My father learned about Malaysian rubber from me, and began burning it to make bricksby Tash Aw / May 20, 2006 / Leave a comment
A few days ago, when the storms were at their worst and the rains fell in heavy silken sheets, my father came home very late in the evening. His scooter snaked its way across the yard, carving patterns in the mud until it came to a halt outside the front door. He kicked off his sodden Batas and shuffled into the house, padding softly across the floorboards. Over the rich sour odour of his damp clothes I could smell the perfume of liquor, and I knew he had been drinking at the samsu stall again. He placed a parcel on the kitchen table, gently, as though the slightest impact would shatter it. The object was wrapped in a dirty rag and bound loosely with string. I looked at it coolly, and only for a moment. “What miraculous discovery have you made this time, ayah?” I said, returning to my book.
“This is the most beautiful thing you will ever see,” he said. Out of the corner of my eye I saw him holding the string between thumb and forefinger, pausing theatrically. “Behold,” he stage-whispered, as if to an audience.
I said, “It’s just another brick.” He sat down beside me, his gaze held by the lump of hardened clay that lay before us. His eyes looked soft and watery and sad; he cupped one hand over his mouth, as if stifling a cough. In a muffled voice he said, “goddam those Americans.” With the rain drumming on the zinc roof I could hardly hear him.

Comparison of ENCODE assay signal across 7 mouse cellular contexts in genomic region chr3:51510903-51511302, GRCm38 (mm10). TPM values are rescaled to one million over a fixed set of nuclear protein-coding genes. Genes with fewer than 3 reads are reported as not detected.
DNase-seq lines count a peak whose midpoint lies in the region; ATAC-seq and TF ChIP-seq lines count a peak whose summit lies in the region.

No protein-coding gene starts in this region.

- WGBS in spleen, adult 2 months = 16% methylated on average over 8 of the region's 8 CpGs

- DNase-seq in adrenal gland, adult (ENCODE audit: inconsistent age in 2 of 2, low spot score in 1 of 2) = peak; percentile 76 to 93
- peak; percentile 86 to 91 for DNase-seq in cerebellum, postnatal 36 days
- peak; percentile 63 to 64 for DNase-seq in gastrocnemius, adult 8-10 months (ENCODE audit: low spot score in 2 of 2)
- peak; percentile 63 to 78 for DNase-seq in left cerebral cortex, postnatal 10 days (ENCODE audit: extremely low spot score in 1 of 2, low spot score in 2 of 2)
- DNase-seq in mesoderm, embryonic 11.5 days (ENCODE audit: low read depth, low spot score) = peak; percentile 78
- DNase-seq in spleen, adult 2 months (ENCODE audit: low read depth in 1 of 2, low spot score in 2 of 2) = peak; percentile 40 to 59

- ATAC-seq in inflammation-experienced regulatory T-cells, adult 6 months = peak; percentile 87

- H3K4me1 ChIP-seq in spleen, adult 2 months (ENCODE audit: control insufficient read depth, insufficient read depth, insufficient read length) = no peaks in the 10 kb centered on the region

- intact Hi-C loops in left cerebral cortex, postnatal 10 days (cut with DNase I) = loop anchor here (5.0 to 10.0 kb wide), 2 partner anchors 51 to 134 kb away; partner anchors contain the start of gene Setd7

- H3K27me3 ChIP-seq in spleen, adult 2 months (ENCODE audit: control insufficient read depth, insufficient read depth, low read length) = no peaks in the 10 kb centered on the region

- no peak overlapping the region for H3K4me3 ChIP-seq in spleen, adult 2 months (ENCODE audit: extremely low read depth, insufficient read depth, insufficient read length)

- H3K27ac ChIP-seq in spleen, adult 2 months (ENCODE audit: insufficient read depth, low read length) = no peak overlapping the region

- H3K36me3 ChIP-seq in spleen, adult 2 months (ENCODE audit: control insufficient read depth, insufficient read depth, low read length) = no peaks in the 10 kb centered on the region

“Don’t worry,” I said, pretending to read. “Your bricks are much better.” I was lying, of course. I knew that this new specimen was special. Its edges were sharp and straight, as if someone had cut them with a blade and a ruler; its colour, too, was different: honeyed and flecked with brown, like some perfect, spiced confection.
He lowered his head, resting his chin on the table so that his eyes were level with his new-found treasure. Moths fluttered around the naked bulb above us and cast uncertain shadows over his face. “Those Americans,” he said again, his voice thin and tired but shot through with excitement.
“I think it’s time you went to bed,” I said. I didn’t tell my father what I knew: that the brick was a Super-Cream Wire-Cut, maximum four per cent iron content. Nor did I tell him…